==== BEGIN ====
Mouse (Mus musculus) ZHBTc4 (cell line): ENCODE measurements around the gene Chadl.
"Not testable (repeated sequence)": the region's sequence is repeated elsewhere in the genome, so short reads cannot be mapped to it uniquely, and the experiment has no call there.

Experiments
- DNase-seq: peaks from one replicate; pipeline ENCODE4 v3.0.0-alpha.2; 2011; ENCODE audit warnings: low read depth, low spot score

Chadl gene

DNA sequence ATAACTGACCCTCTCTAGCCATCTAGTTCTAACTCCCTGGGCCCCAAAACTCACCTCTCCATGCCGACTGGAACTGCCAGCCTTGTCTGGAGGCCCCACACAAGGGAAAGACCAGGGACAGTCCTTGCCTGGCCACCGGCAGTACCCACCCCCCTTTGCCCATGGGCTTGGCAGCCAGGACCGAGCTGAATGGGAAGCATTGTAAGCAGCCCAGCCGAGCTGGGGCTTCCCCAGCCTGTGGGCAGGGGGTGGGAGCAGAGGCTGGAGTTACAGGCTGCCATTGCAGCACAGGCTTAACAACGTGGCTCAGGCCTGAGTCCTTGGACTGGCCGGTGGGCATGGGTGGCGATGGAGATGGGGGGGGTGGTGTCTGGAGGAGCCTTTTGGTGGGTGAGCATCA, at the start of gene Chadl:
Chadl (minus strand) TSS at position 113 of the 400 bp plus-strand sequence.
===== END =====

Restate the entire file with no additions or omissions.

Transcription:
Mouse (Mus musculus) ZHBTc4 (cell line): ENCODE measurements around the gene Chadl.
"Not testable (repeated sequence)": the region's sequence is repeated elsewhere in the genome, so short reads cannot be mapped to it uniquely, and the experiment has no call there.

Experiments
- DNase-seq: peaks from one replicate; pipeline ENCODE4 v3.0.0-alpha.2; 2011; ENCODE audit warnings: low read depth, low spot score

Chadl gene

DNA sequence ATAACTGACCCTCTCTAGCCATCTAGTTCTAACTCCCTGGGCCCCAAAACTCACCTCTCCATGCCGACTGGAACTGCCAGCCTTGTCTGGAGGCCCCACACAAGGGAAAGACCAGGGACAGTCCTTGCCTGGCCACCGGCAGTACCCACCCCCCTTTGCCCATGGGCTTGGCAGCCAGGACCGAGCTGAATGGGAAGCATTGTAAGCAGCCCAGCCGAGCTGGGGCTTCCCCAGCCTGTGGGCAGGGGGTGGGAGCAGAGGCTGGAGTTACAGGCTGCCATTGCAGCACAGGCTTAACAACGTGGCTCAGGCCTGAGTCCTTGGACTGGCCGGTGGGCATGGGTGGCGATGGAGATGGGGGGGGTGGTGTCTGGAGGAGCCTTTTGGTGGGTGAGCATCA, at the start of gene Chadl:
Chadl (minus strand) TSS at position 113 of the 400 bp plus-strand sequence.